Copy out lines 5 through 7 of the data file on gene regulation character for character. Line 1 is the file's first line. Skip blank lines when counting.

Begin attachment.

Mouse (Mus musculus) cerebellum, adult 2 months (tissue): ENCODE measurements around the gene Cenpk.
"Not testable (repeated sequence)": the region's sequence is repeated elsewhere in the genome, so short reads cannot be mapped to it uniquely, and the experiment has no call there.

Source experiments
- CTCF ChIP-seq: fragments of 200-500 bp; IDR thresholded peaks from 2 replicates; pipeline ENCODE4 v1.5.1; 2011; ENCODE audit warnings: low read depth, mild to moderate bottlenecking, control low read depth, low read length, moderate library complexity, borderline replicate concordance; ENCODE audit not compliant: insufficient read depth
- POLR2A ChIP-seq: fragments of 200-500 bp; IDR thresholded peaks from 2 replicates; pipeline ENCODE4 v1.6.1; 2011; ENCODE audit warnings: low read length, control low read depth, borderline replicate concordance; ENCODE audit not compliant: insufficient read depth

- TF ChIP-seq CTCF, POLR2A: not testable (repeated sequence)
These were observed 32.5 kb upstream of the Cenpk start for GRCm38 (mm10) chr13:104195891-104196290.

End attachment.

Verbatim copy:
- POLR2A ChIP-seq: fragments of 200-500 bp; IDR thresholded peaks from 2 replicates; pipeline ENCODE4 v1.6.1; 2011; ENCODE audit warnings: low read length, control low read depth, borderline replicate concordance; ENCODE audit not compliant: insufficient read depth

- TF ChIP-seq CTCF, POLR2A: not testable (repeated sequence)
These were observed 32.5 kb upstream of the Cenpk start for GRCm38 (mm10) chr13:104195891-104196290.